The uncertain future of hyperpop
By Ari Lauer-Frey
Hyperpop has proven to be one of the loudest cultural voices within pop culture and contemporary music spaces in the past few years. The label “hyperpop” is, in many ways, a discredit to what is created within the multitude of creative spaces that often fall under the label. It is a musical movement that provides a renewed sense of ownership and freedom to the creator, changing with the needs and wants of its diverse and exclamatory community. This community rejects definitions and makes its ability for change and reinvention the movement’s only true characteristic. Because of this, it becomes complicated to understand the term hyperpop and where its movement is heading. The future of hyperpop is uncertain; its path is as unpredictable as the music.
Hyperpop has garnered significant attention recently but has been growing for over a decade. The hyperpop aesthetic is often traced back to PC Music, a music label and art collective known for the array of Avant-pop and electronic artists either signed to or associated with it. The label was founded in 2013 by prominent hyperpop producer A.G. Cook, and has featured artists significant to the genre, such as Hannah Diamond, GFOTY and Tommy Cash.
Though the PC label was significant in popularizing some of hyperpop’s distinguishing characteristics, they didn’t invent the genre. Hyperpop’s roots are various, stemming from many niche music cultures that rose with the advancement of internet culture during the late 2000s and early 2010s. These cyber-DIY music styles — nightcore, vaporwave, witch house, chiptune, cloud rap and more — inspired the practices of experimentation, alteration and over-the-top attitude key to hyperpop.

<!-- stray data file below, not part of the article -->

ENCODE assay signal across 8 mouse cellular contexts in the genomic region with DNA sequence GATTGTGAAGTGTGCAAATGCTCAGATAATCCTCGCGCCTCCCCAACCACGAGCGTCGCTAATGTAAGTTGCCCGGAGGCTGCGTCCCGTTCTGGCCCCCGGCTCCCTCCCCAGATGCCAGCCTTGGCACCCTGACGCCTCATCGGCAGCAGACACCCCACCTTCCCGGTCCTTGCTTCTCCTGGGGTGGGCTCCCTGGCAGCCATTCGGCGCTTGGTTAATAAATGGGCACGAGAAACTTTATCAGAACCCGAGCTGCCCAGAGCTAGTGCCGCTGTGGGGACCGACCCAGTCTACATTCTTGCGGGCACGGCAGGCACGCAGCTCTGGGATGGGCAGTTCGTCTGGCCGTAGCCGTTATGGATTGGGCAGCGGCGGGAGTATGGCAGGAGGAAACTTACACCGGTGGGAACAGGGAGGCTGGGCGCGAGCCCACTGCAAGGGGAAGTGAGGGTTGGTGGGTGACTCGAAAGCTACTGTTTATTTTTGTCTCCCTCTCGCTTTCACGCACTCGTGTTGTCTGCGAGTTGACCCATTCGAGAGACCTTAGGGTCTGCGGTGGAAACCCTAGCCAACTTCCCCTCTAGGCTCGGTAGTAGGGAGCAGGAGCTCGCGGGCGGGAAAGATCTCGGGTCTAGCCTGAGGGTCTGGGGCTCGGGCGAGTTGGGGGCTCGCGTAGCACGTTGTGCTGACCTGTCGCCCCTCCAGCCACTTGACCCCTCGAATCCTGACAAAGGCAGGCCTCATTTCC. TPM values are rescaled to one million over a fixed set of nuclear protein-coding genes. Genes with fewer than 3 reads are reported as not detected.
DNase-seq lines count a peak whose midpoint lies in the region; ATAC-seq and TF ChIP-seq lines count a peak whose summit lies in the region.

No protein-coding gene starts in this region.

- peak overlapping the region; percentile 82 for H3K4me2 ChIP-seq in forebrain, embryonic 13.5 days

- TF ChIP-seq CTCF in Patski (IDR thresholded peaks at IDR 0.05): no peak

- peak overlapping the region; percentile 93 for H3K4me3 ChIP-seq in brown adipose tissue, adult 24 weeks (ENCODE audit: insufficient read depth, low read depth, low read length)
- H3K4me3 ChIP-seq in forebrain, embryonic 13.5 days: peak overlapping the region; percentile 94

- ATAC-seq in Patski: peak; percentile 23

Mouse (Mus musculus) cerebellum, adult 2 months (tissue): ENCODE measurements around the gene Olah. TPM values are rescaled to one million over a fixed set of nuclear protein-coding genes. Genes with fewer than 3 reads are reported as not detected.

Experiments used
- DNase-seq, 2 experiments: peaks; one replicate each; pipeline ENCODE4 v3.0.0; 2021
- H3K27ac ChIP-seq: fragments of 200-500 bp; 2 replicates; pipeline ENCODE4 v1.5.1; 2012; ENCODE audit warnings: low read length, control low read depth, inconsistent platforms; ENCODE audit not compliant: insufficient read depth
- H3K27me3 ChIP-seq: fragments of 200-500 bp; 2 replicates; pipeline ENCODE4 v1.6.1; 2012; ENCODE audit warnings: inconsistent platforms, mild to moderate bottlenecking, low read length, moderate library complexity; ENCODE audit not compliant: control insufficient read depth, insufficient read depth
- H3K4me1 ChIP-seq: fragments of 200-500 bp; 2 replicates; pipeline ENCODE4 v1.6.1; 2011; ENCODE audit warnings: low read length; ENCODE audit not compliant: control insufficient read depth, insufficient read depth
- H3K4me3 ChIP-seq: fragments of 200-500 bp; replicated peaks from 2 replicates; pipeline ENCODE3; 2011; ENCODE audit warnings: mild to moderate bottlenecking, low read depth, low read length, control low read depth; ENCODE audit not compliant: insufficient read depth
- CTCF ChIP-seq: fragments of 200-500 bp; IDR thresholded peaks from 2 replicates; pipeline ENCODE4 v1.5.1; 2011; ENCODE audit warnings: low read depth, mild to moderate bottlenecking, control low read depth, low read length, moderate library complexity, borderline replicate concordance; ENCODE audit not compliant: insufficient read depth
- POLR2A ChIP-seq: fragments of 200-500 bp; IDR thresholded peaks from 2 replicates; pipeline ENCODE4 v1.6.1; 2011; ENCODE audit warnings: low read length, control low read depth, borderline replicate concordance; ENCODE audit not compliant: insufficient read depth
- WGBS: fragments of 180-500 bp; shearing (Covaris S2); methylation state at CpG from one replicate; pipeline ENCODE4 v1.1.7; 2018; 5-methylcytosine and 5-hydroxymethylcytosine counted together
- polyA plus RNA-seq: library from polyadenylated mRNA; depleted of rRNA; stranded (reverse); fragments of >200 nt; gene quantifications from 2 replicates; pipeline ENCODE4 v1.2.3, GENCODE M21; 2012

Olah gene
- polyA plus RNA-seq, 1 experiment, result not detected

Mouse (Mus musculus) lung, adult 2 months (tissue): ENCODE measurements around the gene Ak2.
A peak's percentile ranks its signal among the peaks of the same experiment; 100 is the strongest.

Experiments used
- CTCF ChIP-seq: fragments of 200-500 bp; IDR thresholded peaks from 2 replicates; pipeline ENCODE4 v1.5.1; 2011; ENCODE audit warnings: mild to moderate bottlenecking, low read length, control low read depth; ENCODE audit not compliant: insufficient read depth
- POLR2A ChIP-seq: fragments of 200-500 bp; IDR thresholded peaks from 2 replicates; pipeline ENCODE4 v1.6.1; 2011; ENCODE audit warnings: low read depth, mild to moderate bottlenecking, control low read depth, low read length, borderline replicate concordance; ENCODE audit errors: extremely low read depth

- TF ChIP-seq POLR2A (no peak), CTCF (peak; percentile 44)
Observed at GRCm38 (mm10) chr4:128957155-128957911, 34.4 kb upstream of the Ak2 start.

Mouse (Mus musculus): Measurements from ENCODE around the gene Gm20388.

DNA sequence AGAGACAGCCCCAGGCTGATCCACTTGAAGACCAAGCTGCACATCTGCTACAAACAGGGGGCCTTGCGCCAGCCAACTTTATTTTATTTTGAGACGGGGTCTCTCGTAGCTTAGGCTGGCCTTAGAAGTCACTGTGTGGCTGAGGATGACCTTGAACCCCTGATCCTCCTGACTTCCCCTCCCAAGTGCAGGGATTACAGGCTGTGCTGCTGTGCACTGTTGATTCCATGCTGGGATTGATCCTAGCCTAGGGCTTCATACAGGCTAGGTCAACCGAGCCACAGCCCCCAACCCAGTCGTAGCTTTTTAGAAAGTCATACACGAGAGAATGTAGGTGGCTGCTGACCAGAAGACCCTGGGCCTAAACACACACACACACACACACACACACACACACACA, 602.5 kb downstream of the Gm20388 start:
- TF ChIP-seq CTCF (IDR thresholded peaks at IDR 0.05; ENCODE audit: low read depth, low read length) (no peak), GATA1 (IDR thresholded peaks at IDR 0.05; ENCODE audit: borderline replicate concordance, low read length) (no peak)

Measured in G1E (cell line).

Part of what makes hyperpop a difficult musical trend to track is its fundamental rejection of barriers. It offers the musical grounds to resist and reach beyond normative boundaries. For this reason, the hyperpop world has become a space for individuals with marginalized identities to access their voice within popular culture and the musical world. It is no coincidence that many of the most prominent names in hyperpop are members of the LGBTQIA+ community, notably 100 Gecs lead vocalist Laura Les, production virtuoso Arca, and the late SOPHIE. It is the attitude behind the creation of hyperpop art that makes it hyperpop, rather than a specific type of production, achieving a unified identity in the appreciation and acceptance of difference.
But these characteristics also make it a challenge to understand what the term hyperpop means. Genre may be hyperpop’s most significant foe. It would be hard to provide any cohesive description of the sonic characteristics of hyperpop. The sound of hyperpop varies widely, and any one song may blend many genres into a single piece. Dubstep, death metal, nu-metal, ambient, breakcore, internet rap, K-pop, ska, orchestral music, punk and more are all turned into musical tools for hyperpop artists to utilize in their process. Boundaries fall apart, organize anew, and thicken into a sound that is both too varying and too specific to be easily classified.
Despite the relatively unhelpful nature of the term “hyperpop,” it is this label that has helped artists gain recognition. The term has also achieved a cultural relevance, and with that has come mainstream acceptance. Many large artists have now co-opted some of the sounds and behavior of hyperpop, notably Lady Gaga’s 2021 album “Dawn of Chromatica.” The album is filled with sparkly, maximalist sounds, and many pieces feature significant hyperpop artists such as Arca, A.G. Cook, and Dorian Electra.